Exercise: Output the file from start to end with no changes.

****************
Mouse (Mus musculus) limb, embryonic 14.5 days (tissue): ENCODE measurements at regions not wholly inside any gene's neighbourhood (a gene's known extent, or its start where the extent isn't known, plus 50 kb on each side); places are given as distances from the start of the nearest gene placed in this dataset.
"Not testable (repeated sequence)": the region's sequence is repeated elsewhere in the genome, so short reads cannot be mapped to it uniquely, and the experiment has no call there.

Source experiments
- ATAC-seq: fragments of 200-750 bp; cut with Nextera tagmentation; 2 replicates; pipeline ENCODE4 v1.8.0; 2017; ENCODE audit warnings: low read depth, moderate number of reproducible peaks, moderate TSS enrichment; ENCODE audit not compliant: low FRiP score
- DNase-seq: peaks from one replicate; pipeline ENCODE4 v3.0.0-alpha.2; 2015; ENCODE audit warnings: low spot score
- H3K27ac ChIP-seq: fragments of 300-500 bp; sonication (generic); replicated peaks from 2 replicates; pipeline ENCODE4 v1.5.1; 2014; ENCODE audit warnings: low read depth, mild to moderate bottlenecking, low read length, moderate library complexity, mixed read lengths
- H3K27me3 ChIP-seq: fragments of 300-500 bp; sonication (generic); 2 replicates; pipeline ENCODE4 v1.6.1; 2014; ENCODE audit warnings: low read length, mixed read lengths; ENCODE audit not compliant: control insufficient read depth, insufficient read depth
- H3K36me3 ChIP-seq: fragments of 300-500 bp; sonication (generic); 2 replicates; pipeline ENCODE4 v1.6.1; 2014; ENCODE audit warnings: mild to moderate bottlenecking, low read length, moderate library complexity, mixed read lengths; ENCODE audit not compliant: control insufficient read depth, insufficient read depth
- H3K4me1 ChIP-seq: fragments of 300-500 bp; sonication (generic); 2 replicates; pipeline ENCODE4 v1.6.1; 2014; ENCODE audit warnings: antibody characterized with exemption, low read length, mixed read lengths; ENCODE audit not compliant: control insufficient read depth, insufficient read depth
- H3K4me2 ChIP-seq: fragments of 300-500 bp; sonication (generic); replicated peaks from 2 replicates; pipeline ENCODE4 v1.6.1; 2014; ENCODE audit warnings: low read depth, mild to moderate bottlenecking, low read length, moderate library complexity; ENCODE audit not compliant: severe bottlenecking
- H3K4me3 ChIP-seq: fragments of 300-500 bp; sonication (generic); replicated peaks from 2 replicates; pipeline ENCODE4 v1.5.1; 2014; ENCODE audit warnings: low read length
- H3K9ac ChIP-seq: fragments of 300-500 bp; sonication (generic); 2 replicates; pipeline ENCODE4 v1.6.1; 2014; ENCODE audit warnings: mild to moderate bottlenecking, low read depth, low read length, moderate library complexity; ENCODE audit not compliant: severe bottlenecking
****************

Mouse (Mus musculus) limb, embryonic 14.5 days (tissue): ENCODE measurements at regions not wholly inside any gene's neighbourhood (a gene's known extent, or its start where the extent isn't known, plus 50 kb on each side); places are given as distances from the start of the nearest gene placed in this dataset.
"Not testable (repeated sequence)": the region's sequence is repeated elsewhere in the genome, so short reads cannot be mapped to it uniquely, and the experiment has no call there.

Source experiments
- ATAC-seq: fragments of 200-750 bp; cut with Nextera tagmentation; 2 replicates; pipeline ENCODE4 v1.8.0; 2017; ENCODE audit warnings: low read depth, moderate number of reproducible peaks, moderate TSS enrichment; ENCODE audit not compliant: low FRiP score
- DNase-seq: peaks from one replicate; pipeline ENCODE4 v3.0.0-alpha.2; 2015; ENCODE audit warnings: low spot score
- H3K27ac ChIP-seq: fragments of 300-500 bp; sonication (generic); replicated peaks from 2 replicates; pipeline ENCODE4 v1.5.1; 2014; ENCODE audit warnings: low read depth, mild to moderate bottlenecking, low read length, moderate library complexity, mixed read lengths
- H3K27me3 ChIP-seq: fragments of 300-500 bp; sonication (generic); 2 replicates; pipeline ENCODE4 v1.6.1; 2014; ENCODE audit warnings: low read length, mixed read lengths; ENCODE audit not compliant: control insufficient read depth, insufficient read depth
- H3K36me3 ChIP-seq: fragments of 300-500 bp; sonication (generic); 2 replicates; pipeline ENCODE4 v1.6.1; 2014; ENCODE audit warnings: mild to moderate bottlenecking, low read length, moderate library complexity, mixed read lengths; ENCODE audit not compliant: control insufficient read depth, insufficient read depth
- H3K4me1 ChIP-seq: fragments of 300-500 bp; sonication (generic); 2 replicates; pipeline ENCODE4 v1.6.1; 2014; ENCODE audit warnings: antibody characterized with exemption, low read length, mixed read lengths; ENCODE audit not compliant: control insufficient read depth, insufficient read depth
- H3K4me2 ChIP-seq: fragments of 300-500 bp; sonication (generic); replicated peaks from 2 replicates; pipeline ENCODE4 v1.6.1; 2014; ENCODE audit warnings: low read depth, mild to moderate bottlenecking, low read length, moderate library complexity; ENCODE audit not compliant: severe bottlenecking
- H3K4me3 ChIP-seq: fragments of 300-500 bp; sonication (generic); replicated peaks from 2 replicates; pipeline ENCODE4 v1.5.1; 2014; ENCODE audit warnings: low read length
- H3K9ac ChIP-seq: fragments of 300-500 bp; sonication (generic); 2 replicates; pipeline ENCODE4 v1.6.1; 2014; ENCODE audit warnings: mild to moderate bottlenecking, low read depth, low read length, moderate library complexity; ENCODE audit not compliant: severe bottlenecking